Today is both Ash Wednesday and Valentine’s Day. Fasting and ashes seem opposite of feasting and chocolate. Some celebrated yesterday, love with Mardi Gras.
Recently I visited two of my best friends. The past couple months had been very intense and hard for them. Amid a more chaotic house, we sat sharing stories of disaster and trouble. Each time I visit we go deep quickly being vulnerable about our lives. We bear witness to each other’s wounds and wonders. Our love is palpable. We are humble and truthful in sharing our questions, limits, losses, and desires.
Lent is about love, a clearing season to be deeply honest with God. We kneel to confess first hearing: “Dear friends in Christ, God is steadfast in love and infinite in mercy.”[i] We acknowledge our mortality, our frailty, failure, and limitation. Love humbly speaks raw, unvarnished truth, and love listens: love with ashes.
Tonight we conclude our Epiphany preaching series on following God’s call, reflecting on the Gift of Community. We are created for relationship, reflecting God’s nature. “Our human vocation to live in communion and mutuality is rooted in our creation in God’s image and likeness. The very being of God is community; the Father, Son and Spirit are One in reciprocal self-giving and love.”[i]
We are created to love mutually, to walk together, share, listen, teach, and encourage. In our brokenness, much can make us feel alienated, disconnected, and cut off. Choosing to turn toward each other to connect, welcome, and share heals and transforms. Life is about transformation, continual progression, ongoing conversion. God continually calls us onward into more together.
Yet we are often stuck in the past. Placed in memories, given labels and expectations. Memories of who we once jostling up against who we are now. Patterns of prior years are powerfully present though the players have changed.
Jesus sent out disciples two by two and gave them authority over unclean spirits. Jesus “ordered them to take nothing for their journey except a staff; no bread, no bag, no money in their belts.” Jesus sent them out with authority and in need, with power and weakness. They needed hospitality from those to whom they were sent. They had to receive and rely on others.
Jesus revealed God not as distant and self-reliant but vulnerable and personal, coming as a baby and dwelling by growing up, living closely with us. In his longest recorded personal conversation, at a well in Samaria, Jesus began by asking for a drink. He was thirsty and had no bucket. Jesus offered good news and connection with his own need.
Hospitality, offering radical welcome, is not only for us to give but essential for us to receive. We Brothers welcome many alongside us in the monastery each week, and this is God’s house. We are all guests receiving God’s sustenance. As a frequent host, it’s hard and healing when I choose to receive hospitality. Being reliant and cared for as a guest furthers my conversion.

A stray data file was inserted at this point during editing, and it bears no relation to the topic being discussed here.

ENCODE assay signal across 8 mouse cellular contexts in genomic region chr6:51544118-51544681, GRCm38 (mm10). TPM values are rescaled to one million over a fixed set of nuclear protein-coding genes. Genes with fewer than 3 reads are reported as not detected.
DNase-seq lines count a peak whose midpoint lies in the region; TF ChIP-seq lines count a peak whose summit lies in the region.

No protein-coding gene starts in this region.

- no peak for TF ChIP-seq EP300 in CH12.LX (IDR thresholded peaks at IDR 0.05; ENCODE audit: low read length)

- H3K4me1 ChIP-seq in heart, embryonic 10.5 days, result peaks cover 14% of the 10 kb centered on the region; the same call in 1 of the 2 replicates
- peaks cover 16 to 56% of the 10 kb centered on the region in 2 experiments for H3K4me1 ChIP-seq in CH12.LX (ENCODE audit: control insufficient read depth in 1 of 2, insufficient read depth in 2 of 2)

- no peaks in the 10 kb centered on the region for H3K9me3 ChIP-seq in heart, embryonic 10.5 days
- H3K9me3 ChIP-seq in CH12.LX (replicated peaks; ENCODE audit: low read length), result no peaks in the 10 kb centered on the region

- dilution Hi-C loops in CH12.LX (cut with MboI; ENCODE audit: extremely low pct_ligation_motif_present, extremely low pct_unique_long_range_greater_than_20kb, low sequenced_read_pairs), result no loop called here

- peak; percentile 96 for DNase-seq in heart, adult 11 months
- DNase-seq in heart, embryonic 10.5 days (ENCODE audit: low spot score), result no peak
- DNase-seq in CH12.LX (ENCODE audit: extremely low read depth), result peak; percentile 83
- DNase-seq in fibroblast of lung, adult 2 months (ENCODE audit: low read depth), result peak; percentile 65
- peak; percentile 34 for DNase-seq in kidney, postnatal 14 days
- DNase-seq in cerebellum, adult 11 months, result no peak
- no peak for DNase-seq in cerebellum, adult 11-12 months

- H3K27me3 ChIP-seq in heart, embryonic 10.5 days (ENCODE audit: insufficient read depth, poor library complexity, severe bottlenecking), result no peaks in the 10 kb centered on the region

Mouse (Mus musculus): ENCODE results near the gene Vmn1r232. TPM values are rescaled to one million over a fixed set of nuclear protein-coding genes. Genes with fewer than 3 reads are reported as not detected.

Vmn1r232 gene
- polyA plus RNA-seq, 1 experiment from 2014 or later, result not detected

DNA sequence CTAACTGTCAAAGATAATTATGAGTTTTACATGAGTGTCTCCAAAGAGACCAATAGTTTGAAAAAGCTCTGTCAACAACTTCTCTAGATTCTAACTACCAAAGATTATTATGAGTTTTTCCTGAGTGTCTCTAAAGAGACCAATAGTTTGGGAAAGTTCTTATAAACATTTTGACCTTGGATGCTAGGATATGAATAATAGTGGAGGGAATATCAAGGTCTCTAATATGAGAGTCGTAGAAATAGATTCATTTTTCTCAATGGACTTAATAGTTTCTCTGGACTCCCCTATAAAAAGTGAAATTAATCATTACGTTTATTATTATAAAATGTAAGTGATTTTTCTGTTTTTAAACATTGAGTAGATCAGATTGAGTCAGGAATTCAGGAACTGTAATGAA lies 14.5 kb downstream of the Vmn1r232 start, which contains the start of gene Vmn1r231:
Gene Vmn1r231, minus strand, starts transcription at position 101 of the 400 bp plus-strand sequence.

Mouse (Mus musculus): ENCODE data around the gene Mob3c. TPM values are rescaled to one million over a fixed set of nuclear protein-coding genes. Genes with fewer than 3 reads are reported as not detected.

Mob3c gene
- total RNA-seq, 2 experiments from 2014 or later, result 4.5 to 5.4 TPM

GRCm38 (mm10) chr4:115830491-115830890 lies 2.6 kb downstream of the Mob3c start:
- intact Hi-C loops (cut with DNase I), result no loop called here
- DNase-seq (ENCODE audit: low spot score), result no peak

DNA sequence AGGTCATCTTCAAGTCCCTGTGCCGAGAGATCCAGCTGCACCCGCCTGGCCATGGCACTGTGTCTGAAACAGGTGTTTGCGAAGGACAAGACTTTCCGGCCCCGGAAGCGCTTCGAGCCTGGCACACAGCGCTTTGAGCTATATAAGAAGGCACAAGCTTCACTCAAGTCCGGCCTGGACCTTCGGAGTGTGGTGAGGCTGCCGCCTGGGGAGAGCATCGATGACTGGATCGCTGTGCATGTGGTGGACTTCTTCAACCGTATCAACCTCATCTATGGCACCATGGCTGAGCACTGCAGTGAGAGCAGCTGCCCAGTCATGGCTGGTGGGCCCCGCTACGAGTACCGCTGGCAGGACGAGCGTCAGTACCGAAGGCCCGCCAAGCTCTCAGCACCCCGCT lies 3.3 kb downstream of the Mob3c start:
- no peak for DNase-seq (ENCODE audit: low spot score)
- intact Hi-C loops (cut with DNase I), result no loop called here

Who is more important? We compare power and privilege, background, connection, skill and status. Earlier in the chapter for today’s Gospel reading, Jesus’ disciples asked: “Who is the greatest in the kingdom of heaven?”[i] What’s the top which then defines the whole, including us? We wrestle for rank and worry about worth.
Jesus “called a child, whom he put among them, and said ‘Truly I tell you, unless you change and become like children, you will never enter the kingdom of heaven.”[ii] Become like children. Change your perspective. Rather than seeking power, skill, and status, acknowledge your need. Ask for help. Let yourself be helped and held. Relish wonder and love without embarrassment. Experiment, imagine, and playfully discover new ways of being. Gaze, dance, build, and fly. Become like children.
Who is more important? Each one. “Welcome one such child in my name, and you welcome me,” says Jesus. Woe to any who would “put a stumbling block before one of these little ones,” Jesus warns. “Take care that you do not despise one of these little ones.”[iii]
Isaiah 25:6-9, 1 Thessalonians 4:13-18, John 5:24-27
Today we celebrate All Souls. This feast was added in the tenth century to remember all the dead, not simply those deemed notable saints down the centuries, and to particularly remember deceased family and friends.
We remember the dead with thanksgiving: for how they touched us, for who they were and are to and for us, for relationship, influence, nurture, and the gift of their life. These “whom we love but see no longer.”[i]
We remember the dead with confidence. As in the Letter to the Thessalonians: We do “not grieve as others do who have no hope. For since we believe that Jesus died and rose again, even so, through Jesus, God will bring with him those who have died.” And from Isaiah, God will “swallow up death forever. … and wipe away tears from all faces.”